I went to the Botanical Garden in the middle of Copenhagen. I came to experience the quietness, the beautiful palm house and the exotic flowers. I ended up in a several hours long conversation with a stranger from Georgia, US.
There are no strangers here; Only friends you haven’t yet met.
– William Butler Yeats
The Botanical Garden is part of the Natural History Museum of Denmark, at the University of Copenhagen.
Natural History Museum of Denmark, Botanical Garden, Københavns Universitet
TO RETURN HOME
Thousands of tired, nerve-shaken, over-civilized people are beginning to find out that going to the mountains is going home; that wildness is a necessity; and that mountain parks and reservations are useful not only as fountains of timber and irrigating rivers, but as fountains of life.
– John Muir, Our National Parks, 1901
The Gefion Fountain never stops to fascinate me. I came here as a child with my mother. Now I’m back as an adult being a tourist in my home town.
The fountain depicts the mythical story of the creation of the island of Zealand on which Copenhagen is located. The legend appears in Ragnarsdrápa, a 9th-century Skaldic poem recorded in the 13th century Prose Edda, and in Ynglinga saga as recorded in Snorri Sturluson’s 13th century Heimskringla.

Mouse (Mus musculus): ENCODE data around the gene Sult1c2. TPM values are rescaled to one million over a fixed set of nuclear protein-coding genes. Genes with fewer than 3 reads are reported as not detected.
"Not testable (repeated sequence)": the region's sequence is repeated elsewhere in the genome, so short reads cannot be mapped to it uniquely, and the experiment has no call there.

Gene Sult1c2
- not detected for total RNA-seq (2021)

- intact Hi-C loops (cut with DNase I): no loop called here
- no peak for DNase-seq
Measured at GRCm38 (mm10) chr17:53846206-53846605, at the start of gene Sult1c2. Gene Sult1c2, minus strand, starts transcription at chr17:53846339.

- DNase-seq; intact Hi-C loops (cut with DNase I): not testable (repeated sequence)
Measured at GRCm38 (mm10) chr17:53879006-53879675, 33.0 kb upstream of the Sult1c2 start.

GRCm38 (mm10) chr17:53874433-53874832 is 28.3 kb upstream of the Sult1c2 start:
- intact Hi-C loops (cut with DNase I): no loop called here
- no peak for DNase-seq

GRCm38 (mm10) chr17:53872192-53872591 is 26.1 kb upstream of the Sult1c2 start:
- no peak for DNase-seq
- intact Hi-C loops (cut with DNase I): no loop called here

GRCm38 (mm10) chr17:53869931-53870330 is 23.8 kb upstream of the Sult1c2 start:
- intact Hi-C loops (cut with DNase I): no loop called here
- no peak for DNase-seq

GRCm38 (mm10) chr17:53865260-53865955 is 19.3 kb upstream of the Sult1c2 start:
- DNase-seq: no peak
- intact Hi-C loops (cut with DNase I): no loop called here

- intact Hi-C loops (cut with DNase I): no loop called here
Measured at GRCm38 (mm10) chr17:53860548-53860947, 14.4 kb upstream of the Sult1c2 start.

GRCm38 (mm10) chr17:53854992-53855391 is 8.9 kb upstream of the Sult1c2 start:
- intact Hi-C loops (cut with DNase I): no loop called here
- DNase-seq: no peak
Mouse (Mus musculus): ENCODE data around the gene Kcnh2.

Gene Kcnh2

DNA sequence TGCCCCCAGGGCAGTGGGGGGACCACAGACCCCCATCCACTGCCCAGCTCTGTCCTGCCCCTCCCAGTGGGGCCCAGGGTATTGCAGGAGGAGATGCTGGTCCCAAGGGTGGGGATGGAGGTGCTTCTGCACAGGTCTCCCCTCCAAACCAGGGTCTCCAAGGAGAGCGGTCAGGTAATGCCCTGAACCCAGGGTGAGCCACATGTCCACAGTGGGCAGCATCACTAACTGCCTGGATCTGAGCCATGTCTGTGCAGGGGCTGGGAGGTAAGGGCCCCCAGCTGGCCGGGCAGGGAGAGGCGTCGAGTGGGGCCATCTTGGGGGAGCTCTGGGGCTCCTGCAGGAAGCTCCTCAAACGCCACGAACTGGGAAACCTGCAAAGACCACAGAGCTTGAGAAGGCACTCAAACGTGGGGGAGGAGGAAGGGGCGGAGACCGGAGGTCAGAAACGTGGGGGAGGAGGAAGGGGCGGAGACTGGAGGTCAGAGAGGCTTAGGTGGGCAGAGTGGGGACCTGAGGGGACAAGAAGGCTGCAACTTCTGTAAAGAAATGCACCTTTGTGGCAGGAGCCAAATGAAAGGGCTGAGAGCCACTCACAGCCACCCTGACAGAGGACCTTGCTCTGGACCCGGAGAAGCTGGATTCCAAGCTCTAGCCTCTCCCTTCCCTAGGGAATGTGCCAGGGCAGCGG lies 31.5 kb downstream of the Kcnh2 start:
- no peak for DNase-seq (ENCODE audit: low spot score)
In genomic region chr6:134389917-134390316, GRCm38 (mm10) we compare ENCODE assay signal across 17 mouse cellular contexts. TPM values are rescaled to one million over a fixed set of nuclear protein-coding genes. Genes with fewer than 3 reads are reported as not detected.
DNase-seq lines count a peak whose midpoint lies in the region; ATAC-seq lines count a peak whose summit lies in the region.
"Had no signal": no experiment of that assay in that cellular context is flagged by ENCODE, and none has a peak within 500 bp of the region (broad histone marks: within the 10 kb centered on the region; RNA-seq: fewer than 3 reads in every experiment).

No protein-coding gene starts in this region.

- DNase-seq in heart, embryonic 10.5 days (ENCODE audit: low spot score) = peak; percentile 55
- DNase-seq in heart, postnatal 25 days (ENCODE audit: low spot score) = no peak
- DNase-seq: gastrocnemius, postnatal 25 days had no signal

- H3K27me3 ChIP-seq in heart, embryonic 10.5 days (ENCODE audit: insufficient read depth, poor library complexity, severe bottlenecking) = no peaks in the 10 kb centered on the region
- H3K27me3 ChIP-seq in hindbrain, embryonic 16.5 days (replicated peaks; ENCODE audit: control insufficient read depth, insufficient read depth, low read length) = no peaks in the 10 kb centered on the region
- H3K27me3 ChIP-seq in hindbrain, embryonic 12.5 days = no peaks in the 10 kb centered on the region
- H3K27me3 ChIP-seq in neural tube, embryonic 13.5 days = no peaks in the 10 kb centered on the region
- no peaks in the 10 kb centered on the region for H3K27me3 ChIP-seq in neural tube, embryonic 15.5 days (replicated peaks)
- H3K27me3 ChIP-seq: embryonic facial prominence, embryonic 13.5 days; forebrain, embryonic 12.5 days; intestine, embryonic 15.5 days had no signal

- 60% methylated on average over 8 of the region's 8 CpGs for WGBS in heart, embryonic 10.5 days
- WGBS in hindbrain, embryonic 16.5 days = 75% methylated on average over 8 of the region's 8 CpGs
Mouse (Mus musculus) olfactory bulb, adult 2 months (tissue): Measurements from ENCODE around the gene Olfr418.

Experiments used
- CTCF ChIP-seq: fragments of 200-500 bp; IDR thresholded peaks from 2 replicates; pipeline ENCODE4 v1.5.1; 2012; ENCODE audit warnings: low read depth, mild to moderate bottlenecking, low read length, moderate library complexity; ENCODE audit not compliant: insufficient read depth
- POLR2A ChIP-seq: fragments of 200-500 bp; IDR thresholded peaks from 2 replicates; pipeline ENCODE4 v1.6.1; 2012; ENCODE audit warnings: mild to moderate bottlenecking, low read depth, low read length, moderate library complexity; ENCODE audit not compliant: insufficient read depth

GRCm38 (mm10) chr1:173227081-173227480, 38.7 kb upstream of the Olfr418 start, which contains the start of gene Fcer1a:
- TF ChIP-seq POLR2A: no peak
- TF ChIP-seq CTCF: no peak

According to Ynglinga saga, the Swedish king Gylfi promised Gefjun the territory she could plow in a night. She turned her four sons into oxen, and the territory they plowed out of the earth was then thrown into the Danish sea between Scania and the island of Fyn. The hole became a lake called Lögrinn and Leginum (locative). Snorri identifies the lake Löginn, as the lake of Old Sigtuna west of Stockholm, i.e., Lake Mälaren, an identification that he returns to later in the Saga of Olaf the Holy. The same identification of Löginn/Leginum as Mälaren appears in Ásmundar saga kappabana, where it is the lake by Agnafit (modern Stockholm), and also in Knýtlinga saga.
In spite of Snorri’s identification, tourist information about the fountain identifies the resultant lake as Vänern , Sweden’s largest lake, citing the fact that modern maps show that Zealand and the lake resemble each other in size and shape.
Snorri, however, was well acquainted with Vänern as he had visited Västergötland in 1219. When he referred to this lake he called it Vænir Wikipedia